Advanced drivers can perform "full-throttle upshifts" on racing mounts, but this risks both the warranty and mechanical integrity. Aided by beveled edges on the gears, shifting gears is simple for novices - no double clutching or grinding of gears. The two shafts are always geared together (except in neutral), always spinning at a speed nearly approximating the next higher or lower gear ratio. Also, gear synchronizers typically found in passenger cars with manual transmissions are not necessary.
The small mass of the whole arrangement allows for extremely quick gear changes. Operating the shift lever slides individual gears on one shaft, to intersect with a matching gear on the other. One shaft is geared to the final drive mechanism, and the other to the clutch. Internally, a rotating cam on the shift lever operates cogs on two counter-rotating shafts carrying a variety of gears.
From neutral, you may select either first or second gear, but higher gears may only be accessed in order - you may not shift from second gear to fourth gear, without shifting through third gear. The most commonly used transmission is a sequential gearbox. A lever on the handlebar, through a cable or hydraulic arrangement, uses mechanical advantage to release the clutch spring, allowing the engine to freewheel with respect to the transmission. Whether wet (rotating in engine oil) or dry, the plates are squeezed together by a spring, causing friction buildup between the plates until they rotate as a single unit, driving the transmission directly.
The clutch is typically an arrangement of plates stacked in alternating fashion, one geared on the inside to the engine, and next geared on the outside to the transmission input shaft. Only the largest touring motorcycles (most prominently, the Honda Goldwing) and a few models that are routinely used with a sidecar are fitted with a reverse gear. Modern motorcycles normally have five or six forward gears. In contrast, racing motorcycles have all gears arranged "below" the first gear, thus pressing the gear lever always shifts up, while lifting it shifts down.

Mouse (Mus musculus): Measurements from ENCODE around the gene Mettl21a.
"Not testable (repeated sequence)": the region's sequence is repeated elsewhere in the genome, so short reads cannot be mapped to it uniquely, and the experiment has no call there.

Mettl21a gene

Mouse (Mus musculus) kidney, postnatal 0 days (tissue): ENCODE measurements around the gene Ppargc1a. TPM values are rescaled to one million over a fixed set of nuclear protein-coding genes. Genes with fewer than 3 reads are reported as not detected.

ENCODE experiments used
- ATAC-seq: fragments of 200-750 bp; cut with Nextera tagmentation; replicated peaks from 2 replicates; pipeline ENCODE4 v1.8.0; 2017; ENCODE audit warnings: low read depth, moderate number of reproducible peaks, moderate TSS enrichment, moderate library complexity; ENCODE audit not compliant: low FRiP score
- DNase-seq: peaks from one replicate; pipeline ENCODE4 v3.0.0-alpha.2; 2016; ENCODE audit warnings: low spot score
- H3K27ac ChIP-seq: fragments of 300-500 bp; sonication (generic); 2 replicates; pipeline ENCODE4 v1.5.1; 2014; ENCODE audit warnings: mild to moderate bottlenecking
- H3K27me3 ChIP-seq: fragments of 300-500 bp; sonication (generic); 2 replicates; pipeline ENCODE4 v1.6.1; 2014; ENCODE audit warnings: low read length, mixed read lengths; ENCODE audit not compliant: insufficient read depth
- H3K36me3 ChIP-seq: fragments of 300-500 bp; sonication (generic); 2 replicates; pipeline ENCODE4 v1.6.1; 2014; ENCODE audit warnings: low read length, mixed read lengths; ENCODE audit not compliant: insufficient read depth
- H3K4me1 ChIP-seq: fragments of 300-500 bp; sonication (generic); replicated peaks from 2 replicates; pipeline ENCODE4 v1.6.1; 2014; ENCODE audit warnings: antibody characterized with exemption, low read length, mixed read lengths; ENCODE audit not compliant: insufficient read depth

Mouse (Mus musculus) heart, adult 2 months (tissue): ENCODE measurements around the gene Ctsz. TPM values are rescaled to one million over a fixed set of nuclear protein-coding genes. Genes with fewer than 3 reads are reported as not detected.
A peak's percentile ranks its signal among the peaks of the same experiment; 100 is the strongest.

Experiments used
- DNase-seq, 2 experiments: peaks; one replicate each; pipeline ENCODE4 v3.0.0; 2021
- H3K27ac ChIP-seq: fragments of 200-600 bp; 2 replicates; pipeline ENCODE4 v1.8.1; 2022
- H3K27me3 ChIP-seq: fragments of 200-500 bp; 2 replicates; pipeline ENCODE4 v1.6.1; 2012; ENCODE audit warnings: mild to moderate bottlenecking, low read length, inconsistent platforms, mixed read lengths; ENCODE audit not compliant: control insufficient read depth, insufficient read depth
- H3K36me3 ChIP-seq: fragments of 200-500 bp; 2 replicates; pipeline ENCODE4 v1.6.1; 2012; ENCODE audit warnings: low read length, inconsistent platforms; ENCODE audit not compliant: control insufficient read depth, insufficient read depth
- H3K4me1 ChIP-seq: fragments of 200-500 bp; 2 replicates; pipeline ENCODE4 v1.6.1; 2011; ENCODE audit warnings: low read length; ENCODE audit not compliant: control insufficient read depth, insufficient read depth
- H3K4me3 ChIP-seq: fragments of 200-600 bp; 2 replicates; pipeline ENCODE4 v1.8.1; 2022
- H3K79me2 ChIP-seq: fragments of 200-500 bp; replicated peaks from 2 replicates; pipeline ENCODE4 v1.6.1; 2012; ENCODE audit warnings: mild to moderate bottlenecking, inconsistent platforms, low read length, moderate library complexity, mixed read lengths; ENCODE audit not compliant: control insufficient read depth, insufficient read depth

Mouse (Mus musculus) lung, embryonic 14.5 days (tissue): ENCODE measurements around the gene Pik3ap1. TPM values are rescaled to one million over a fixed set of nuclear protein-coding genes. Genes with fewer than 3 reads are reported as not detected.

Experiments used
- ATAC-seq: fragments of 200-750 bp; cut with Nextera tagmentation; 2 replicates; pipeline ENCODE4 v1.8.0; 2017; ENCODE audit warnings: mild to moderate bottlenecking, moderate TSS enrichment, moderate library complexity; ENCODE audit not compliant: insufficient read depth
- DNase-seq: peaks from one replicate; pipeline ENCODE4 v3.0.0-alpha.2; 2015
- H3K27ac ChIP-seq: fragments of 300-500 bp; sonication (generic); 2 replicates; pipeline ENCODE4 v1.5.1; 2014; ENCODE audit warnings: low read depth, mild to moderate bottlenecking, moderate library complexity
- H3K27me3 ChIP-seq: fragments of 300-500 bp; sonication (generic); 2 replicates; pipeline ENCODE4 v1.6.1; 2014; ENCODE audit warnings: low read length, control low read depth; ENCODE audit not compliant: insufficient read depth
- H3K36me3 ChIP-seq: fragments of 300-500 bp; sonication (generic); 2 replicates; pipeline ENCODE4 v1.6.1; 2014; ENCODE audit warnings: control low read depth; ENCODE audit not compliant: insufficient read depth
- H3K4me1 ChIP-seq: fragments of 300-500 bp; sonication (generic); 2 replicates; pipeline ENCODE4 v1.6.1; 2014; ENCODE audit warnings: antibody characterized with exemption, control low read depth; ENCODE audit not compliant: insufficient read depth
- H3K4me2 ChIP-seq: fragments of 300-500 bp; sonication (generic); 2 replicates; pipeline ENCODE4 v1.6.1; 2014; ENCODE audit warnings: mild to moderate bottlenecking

Neutral sits between first gear and second, so a small lift out of first causes the gearbox to change into neutral, but a large movement causes the gearbox to change into second gear. Downshifting is done by pressing the gear lever. A normal street motorcycle is put in first gear by pressing the gear lever, while second and all further gears are reached by lifting it. The gear lever operates by shifting gears when it is pressed or lifted.
The transmission is controlled by a clutch lever under the left hand in standard configurations, a twistgrip throttle on the right handlebar and a gear lever at the left foot. Motorcycles have, over time, been powered by an extraordinary array of engines, from very early models powered by steam, to the ubiquitous gasoline engines of today. Note: This technique is not recommended for public road use. Racers while hard on the front brake will feather the rear brake just enough to start a controlled rear slide, thus rendering a sharper turn angle.